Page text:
Washington’s apple orchards are nestled in the eastern foothills of the Cascade Mountains at elevations from 500 to 3,000 feet above sea level. At the turn of the 19th century, American settlers came to the area, the traditional gathering grounds and reservation lands of the Colville Tribes and Yakama Nation tribal people. By 1826, early settlers learned that the area’s rich lava-ash soil and plentiful sunshine created ideal conditions for growing apples.
The arid climate also meant fewer insect and disease problems, thereby increasing the overall pristine quality of the apples through to harvest. Noting the health and vigor of apple trees planted along stream banks, pioneers developed irrigation systems. By 1889, commercial orchards were established.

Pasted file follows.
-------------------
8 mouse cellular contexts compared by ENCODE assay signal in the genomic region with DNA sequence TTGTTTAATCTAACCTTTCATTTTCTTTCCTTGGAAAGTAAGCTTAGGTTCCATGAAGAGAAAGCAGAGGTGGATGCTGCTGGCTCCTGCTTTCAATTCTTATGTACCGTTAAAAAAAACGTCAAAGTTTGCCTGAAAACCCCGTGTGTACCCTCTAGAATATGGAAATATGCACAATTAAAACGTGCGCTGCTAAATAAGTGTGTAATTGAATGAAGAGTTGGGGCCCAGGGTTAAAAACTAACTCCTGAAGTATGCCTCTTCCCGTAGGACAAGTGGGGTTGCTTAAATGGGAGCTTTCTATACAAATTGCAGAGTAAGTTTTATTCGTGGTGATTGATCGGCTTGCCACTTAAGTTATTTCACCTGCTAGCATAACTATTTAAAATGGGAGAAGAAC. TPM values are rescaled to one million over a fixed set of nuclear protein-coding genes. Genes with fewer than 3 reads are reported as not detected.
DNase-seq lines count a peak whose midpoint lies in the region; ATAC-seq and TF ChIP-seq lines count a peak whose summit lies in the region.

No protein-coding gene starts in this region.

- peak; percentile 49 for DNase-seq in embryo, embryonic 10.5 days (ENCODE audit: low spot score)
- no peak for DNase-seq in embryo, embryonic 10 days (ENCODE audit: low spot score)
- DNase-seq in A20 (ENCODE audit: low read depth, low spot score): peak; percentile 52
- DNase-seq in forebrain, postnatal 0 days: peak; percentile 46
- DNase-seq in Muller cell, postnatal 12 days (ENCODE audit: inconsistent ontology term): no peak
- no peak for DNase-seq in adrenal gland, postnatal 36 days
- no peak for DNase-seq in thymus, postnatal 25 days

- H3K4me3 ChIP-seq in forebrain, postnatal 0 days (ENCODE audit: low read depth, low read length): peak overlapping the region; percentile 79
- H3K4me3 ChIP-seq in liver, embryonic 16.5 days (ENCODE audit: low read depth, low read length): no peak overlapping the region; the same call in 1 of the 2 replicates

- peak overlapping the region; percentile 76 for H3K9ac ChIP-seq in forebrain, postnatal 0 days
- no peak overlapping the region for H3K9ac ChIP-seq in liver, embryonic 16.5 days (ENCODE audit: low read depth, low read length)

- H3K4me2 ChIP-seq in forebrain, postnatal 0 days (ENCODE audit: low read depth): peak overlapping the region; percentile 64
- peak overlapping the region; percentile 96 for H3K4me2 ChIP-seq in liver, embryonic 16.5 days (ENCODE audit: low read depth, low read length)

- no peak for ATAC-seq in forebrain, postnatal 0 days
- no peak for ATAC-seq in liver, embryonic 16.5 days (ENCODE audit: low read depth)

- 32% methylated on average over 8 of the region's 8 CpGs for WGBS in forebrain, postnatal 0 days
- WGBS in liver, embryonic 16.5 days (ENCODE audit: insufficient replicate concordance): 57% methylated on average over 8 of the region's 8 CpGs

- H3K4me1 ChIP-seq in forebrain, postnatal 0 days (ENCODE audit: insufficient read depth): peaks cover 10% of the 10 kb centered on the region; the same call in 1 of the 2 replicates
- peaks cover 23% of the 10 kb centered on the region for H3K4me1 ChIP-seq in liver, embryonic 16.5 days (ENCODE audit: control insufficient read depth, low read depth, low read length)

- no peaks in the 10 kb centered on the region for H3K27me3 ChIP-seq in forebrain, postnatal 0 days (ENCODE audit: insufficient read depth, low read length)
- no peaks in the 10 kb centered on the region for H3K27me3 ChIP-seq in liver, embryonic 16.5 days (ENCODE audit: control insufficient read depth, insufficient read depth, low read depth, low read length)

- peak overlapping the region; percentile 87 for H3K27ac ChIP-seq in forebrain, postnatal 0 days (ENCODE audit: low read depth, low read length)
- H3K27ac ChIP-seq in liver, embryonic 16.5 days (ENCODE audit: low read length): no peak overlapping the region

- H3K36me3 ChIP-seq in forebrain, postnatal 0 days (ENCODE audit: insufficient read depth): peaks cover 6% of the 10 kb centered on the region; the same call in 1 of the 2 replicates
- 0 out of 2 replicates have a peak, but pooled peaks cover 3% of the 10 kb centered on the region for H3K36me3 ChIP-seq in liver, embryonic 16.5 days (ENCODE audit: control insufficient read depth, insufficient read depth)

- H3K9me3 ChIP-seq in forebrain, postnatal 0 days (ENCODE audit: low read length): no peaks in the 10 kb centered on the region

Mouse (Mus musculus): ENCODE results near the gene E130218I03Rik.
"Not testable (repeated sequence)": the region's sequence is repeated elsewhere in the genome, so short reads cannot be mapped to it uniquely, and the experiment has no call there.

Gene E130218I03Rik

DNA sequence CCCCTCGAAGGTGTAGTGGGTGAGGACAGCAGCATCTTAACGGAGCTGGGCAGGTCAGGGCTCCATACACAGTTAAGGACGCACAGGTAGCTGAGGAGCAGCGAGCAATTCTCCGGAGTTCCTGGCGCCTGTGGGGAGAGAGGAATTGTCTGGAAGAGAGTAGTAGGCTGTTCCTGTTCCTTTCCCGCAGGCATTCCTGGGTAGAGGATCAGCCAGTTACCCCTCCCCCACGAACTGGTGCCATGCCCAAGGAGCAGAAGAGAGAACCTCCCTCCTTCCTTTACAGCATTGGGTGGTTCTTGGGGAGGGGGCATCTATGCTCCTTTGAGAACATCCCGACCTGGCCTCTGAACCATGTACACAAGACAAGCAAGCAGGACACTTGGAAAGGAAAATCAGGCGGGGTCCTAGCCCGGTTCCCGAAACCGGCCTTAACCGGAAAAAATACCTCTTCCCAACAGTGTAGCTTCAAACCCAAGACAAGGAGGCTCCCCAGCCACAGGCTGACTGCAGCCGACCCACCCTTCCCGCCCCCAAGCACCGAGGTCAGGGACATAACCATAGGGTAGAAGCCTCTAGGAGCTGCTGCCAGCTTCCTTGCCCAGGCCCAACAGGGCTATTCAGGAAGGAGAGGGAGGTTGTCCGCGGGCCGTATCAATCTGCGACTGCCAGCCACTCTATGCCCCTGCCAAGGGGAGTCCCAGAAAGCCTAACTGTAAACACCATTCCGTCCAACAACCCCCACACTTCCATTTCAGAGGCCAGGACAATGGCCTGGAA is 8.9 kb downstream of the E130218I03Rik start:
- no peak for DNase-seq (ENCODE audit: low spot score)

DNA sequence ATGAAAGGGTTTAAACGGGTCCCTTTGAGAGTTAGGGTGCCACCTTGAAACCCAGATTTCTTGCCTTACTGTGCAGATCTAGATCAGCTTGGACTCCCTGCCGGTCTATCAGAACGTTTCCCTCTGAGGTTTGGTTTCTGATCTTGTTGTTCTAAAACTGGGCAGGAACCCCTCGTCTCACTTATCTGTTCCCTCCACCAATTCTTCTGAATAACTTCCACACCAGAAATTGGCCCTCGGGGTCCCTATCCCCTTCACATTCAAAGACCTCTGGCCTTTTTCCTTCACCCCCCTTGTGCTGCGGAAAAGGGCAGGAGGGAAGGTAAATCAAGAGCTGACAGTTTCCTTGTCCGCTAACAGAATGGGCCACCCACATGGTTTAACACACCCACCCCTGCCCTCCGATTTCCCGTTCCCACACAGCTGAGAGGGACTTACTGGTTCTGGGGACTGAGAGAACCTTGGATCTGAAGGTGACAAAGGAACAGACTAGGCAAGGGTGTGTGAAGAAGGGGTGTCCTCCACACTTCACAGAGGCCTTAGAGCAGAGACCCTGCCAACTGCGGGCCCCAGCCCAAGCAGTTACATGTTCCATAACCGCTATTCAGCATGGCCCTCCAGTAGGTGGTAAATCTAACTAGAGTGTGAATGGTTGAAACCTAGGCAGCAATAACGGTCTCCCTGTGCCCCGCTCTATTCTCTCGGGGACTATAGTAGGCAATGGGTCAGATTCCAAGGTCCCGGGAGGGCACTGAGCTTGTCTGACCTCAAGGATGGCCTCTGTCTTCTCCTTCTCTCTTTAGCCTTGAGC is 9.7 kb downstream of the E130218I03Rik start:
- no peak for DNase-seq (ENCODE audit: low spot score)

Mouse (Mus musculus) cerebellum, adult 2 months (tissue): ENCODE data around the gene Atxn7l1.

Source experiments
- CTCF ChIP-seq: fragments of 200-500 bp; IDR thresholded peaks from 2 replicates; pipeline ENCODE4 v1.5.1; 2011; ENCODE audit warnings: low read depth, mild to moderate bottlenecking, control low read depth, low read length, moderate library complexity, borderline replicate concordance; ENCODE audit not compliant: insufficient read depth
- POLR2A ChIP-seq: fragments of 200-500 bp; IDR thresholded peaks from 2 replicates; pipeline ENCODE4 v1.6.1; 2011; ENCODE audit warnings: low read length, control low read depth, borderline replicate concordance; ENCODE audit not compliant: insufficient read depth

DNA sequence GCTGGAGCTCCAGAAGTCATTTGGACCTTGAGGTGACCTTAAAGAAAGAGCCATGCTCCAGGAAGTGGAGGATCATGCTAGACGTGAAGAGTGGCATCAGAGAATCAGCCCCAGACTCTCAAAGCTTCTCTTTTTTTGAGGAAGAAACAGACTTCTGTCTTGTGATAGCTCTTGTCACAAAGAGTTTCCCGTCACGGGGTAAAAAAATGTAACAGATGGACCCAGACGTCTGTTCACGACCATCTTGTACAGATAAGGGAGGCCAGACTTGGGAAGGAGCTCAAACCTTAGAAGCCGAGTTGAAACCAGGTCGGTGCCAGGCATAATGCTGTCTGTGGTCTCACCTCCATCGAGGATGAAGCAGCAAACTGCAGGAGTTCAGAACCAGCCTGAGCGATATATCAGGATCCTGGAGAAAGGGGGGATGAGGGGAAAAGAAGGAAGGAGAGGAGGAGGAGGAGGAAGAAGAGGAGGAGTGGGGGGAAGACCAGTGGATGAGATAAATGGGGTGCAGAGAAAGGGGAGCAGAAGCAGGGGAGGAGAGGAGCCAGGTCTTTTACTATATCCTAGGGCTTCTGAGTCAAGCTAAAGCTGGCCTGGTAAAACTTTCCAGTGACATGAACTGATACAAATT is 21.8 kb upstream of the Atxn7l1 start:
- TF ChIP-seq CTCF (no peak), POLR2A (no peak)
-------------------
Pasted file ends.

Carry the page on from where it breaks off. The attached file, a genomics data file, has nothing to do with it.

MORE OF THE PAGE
These days, the average size of a Washington apple orchard is about 100 acres — but some cover as many as 5,000 acres and employ 300 or more farm workers year-round. During peak harvest seasons, it takes an estimated 40,000 pickers to harvest all of Washington’s apples.